The NAVAIR Cyber Warfare Detachment is soliciting technical/cost proposals for research support in technologies that are applicable to Resilient Cyber Warfare Capabilities for NAVAIR Weapon Systems.The NAVAIR Cyber Warfare Detachment (CWD) develops and assesses cyber warfare capabilities for mission assurance and to defend NAVAIR weapon systems (aircraft, unmanned vehicles, weapons, sensors, etc.) and directly corresponding support systems (data link, mission planning, maintenance, logistic, etc.). The strategy of the CWD is to defend the access points to our weapon systems (detect, prevent), survive and continue to operate during close quarters battle (resilience and response), and to conduct cyber-smart acquisition to achieve this. The foundation of the CWD strategy for NAVAIR weapon systems is to develop the cyber workforce, invest in infrastructure and research and development (R & D) and establish standards and best practices.The objective of this BAA is principally to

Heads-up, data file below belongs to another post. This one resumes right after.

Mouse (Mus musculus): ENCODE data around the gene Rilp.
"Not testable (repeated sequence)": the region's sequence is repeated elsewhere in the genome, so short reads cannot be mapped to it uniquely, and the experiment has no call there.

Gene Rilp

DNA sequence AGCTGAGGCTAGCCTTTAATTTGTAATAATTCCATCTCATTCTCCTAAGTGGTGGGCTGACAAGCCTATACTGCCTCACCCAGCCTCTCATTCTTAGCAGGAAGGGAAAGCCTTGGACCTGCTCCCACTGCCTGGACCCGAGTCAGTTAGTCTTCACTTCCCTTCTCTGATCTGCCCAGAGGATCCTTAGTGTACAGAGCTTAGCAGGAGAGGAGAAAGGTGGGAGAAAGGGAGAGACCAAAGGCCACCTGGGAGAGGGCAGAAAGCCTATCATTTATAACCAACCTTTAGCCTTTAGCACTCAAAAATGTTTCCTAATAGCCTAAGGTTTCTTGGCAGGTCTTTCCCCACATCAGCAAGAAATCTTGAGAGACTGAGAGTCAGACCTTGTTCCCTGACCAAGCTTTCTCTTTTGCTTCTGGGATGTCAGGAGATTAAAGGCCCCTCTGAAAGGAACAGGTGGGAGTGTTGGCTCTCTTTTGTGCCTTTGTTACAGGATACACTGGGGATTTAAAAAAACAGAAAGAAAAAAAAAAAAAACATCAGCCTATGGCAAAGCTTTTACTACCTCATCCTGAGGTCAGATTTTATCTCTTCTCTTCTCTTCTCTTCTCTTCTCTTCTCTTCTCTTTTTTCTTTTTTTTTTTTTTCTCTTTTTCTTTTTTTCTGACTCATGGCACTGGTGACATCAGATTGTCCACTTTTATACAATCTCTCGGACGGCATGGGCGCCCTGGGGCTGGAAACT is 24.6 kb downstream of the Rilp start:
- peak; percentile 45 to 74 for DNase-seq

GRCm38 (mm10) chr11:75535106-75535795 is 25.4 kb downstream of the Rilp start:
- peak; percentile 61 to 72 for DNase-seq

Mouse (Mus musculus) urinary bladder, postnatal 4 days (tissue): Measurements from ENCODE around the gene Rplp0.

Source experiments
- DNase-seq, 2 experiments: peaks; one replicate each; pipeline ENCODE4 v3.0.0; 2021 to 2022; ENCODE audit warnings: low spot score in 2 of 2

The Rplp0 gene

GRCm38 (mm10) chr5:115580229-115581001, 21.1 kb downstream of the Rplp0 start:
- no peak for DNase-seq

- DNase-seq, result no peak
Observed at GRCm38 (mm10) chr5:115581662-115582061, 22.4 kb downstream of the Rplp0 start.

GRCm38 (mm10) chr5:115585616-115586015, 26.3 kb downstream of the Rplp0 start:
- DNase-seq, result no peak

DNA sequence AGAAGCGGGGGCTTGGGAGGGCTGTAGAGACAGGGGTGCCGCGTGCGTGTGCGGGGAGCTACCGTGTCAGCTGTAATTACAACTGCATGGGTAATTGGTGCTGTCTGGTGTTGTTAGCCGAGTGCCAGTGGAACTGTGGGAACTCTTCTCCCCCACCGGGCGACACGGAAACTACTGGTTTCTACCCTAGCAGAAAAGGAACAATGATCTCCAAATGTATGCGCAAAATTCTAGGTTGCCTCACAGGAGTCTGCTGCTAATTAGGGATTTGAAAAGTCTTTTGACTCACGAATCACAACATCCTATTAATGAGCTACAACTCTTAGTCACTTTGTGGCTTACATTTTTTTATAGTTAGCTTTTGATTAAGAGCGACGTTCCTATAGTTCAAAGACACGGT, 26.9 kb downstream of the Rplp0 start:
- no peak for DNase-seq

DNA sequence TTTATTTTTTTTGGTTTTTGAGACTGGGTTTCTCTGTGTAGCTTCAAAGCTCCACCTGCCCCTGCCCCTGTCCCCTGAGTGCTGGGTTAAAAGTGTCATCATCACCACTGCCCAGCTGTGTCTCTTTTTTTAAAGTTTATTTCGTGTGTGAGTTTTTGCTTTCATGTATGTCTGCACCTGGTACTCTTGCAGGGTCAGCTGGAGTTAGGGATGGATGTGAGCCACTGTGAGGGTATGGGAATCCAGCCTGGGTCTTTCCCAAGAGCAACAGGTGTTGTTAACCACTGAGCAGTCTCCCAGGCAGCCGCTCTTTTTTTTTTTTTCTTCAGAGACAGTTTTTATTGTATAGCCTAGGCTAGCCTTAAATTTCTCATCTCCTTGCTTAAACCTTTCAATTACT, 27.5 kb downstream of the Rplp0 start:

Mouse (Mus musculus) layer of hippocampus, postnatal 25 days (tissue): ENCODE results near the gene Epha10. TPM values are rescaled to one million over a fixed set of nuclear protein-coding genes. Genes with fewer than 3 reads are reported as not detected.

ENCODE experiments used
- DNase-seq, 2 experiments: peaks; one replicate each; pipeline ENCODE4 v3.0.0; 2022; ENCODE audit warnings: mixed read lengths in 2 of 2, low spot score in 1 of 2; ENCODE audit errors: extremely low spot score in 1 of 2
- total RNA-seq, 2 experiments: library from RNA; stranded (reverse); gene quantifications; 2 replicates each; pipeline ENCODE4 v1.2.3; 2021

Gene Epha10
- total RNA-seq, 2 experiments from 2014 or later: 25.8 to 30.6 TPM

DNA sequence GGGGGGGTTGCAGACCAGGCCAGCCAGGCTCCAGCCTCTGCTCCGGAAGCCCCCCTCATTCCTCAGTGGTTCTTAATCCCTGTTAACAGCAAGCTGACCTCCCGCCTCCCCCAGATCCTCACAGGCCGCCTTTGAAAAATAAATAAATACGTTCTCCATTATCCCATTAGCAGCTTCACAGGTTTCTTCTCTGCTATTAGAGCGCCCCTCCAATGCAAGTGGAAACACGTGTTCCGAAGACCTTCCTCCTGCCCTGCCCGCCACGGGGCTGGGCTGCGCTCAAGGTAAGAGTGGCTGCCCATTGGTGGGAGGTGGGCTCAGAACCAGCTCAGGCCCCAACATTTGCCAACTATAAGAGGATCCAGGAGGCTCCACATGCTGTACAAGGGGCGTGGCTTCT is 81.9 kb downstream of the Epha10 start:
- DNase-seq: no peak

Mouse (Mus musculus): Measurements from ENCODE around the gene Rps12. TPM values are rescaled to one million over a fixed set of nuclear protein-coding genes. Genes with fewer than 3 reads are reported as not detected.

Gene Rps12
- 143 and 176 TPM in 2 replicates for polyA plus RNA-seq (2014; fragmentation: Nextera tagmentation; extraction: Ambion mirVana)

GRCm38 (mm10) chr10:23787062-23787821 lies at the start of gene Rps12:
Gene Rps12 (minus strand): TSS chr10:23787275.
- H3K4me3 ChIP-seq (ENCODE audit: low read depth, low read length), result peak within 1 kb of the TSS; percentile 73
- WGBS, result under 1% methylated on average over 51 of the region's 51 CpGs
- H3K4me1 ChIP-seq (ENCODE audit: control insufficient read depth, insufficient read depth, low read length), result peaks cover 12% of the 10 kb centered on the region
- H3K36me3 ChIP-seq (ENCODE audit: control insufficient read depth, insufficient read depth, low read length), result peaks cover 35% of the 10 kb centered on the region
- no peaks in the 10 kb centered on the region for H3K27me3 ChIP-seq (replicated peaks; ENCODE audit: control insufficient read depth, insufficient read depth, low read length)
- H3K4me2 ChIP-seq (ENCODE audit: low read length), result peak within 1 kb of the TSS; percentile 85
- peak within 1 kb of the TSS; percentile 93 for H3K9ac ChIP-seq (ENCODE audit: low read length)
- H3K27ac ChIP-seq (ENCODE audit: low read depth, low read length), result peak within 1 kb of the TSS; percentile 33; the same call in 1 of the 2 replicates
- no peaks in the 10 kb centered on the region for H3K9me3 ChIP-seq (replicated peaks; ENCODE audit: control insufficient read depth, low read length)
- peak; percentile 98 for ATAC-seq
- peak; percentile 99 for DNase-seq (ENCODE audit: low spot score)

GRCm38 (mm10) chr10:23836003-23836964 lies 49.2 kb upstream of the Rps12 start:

orchestrate germane R & D to fill the gaps in cyber warfare capabilities for NAVAIR weapon systems to achieve the CWD strategy, i.e., secure weapon systems able to survive and exploit cyber warfare. It is the finding of the CWD that there is a paucity of cyber R & D and threat information for weapon systems and supporting systems that directly or indirectly "connect" to weapon systems. As well, most business systems Information Technology (IT) cybersecurity measures are mis-applied and ill-designed for weapon systems, especially given air vehicle Size, Weight and Power (SWaP) restrictions, and their operational environments. Therefore, this BAA solicits R & D, not to simply apply IT solutions, concepts and underlying business environment assumptions, but to address cyber issues for weapon systems in a system of systems warfare environment with often intermittent or indirect "connectivity" to other systems.It is also a finding of the CWD that there has been little attention given to these intermittent connections, such as maintenance laptops, mission loaders, etc. As well, there has been little R & D concerning critical physical and industrial control system interfaces with air vehicles, such as aircraft launch and recovery equipment (ALRE), power and navigation umbilical's. In fact, this BAA assumes that the cyber R & D problem space for weapons systems even reaches back to concept development, supply chain management and software (SW) development and assurance / configuration management and as far forward as battle damage assessment (BDA) and equipment sanitization and disposal which all could involve anti-tamper as well.It is assumed that R & D efforts solicited by this BAA would address the most critical access point and resiliency (close quarters battle) issues for both legacy and future systems. However, this should not cause presumptive focus on any specific cybersecurity controls, concepts or preconceptions, i.e., the "Maginot line" effect. Traditional Information Assurance (IA) controls that assume continuous monitoring, patching, and imply the installing of a COTS solution, e.g., the Host Based Security System (HBSS), are not only not implementable as is, but may also decrease security and system performance by offering greater adversary access.Achievement of integrated warfare and kill chain effects while preventing that of the adversary is critical, so it is assumed that all R & D efforts would be mission relatable with germane threat assumptions vice standalone concepts /solutions. It is not desired to employ layer upon layer of costly defenses that only prevent cyber resiliency, dynamic re-configurability / response or, essentially, cyberspace maneuverability.